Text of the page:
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Jean-Pierre Wegener

PANAMA - Finance

Sweet Preserve

Local Managing Director, Lombard Odier (Panama)


Jean-Pierre Wegener has been advising prominent families in Mexico and Central America on asset management for the last 20 years. He has worked with Bain & Company as a Management Consultant in both Costa Rica and Mexico and also as a Private Banker based in Geneva and Panama. Before that, he worked for Swiss Bank Corporation in Corporate Finance in New York and Geneva. He has a degree in Law from Geneva University and an MBA from INSEAD, Fontainebleau.

"We set up an office in Panama one year ago to be closer to the local client base."

Why did you establish an office in Panama, and what are the main services you offer clients here?

We set up an office in Panama one year ago to be closer to the local client base. Panama is, and has historically been, a regional hub for financial services in the region. It has strong regulations and legislation for the financial services industry. In addition, there are many qualified people here that we get to work with. All these factors make Panama attractive for us. We have two licenses: a representative office license and an advisory office license. These enable us to provide advisory services to clients regarding investments.

What makes you different from other international banks operating in Panama?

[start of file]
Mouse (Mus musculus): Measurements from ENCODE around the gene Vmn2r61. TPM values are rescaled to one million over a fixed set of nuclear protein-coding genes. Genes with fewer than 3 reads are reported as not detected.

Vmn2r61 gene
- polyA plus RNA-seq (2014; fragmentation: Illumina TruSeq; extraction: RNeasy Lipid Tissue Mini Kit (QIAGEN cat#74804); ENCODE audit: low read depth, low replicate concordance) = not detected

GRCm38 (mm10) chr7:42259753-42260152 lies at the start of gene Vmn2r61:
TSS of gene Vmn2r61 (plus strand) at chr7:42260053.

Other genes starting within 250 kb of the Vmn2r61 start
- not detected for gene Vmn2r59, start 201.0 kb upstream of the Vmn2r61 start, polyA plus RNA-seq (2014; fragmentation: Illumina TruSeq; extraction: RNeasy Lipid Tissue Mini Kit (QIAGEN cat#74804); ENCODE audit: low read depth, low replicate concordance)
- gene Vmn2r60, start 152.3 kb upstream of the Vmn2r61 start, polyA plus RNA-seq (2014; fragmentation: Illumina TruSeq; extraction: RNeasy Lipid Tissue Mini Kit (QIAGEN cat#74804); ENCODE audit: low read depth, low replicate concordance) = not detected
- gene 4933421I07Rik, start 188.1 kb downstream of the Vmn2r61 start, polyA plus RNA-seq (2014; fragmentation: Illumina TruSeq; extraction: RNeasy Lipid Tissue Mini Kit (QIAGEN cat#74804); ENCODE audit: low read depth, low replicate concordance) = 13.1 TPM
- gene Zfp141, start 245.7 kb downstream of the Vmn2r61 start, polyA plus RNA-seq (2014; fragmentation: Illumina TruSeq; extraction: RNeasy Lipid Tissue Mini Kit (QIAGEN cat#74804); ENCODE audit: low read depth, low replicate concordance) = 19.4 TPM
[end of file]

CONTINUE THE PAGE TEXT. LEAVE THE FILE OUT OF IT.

What sets us apart from other wealth managers in Panama is that our owners are also our managers. In any publicly listed bank, the owners are the shareholders while the managers are just managers. The CEOs do not own the bank they manage. Our owners are heavily involved in all the strategic decisions the bank makes. This allows us to take a wider perspective and a longer-term view, which means we are always looking ahead to the next generation. Our clients value this independence. We have been around for more than 200 years, and we want to be in business for another 200 years. This view impacts every level of our organization, in terms of what we want to offer our clients. Everything we do is with a long-term view in mind. People like what we provide and appreciate the stability. That’s an important difference for both our clients and our staff. Besides that, our business just focuses on wealth management for private and institutional clients. We don’t do commercial banking or investment banking, so we minimize the potential of conflicts of interest that result from being involved in such businesses. That’s another key difference.

“We set up an office in Panama one year ago to be closer to the local client base.”

What is the significance of family businesses in Latin America, and what are you doing to attract them as clients?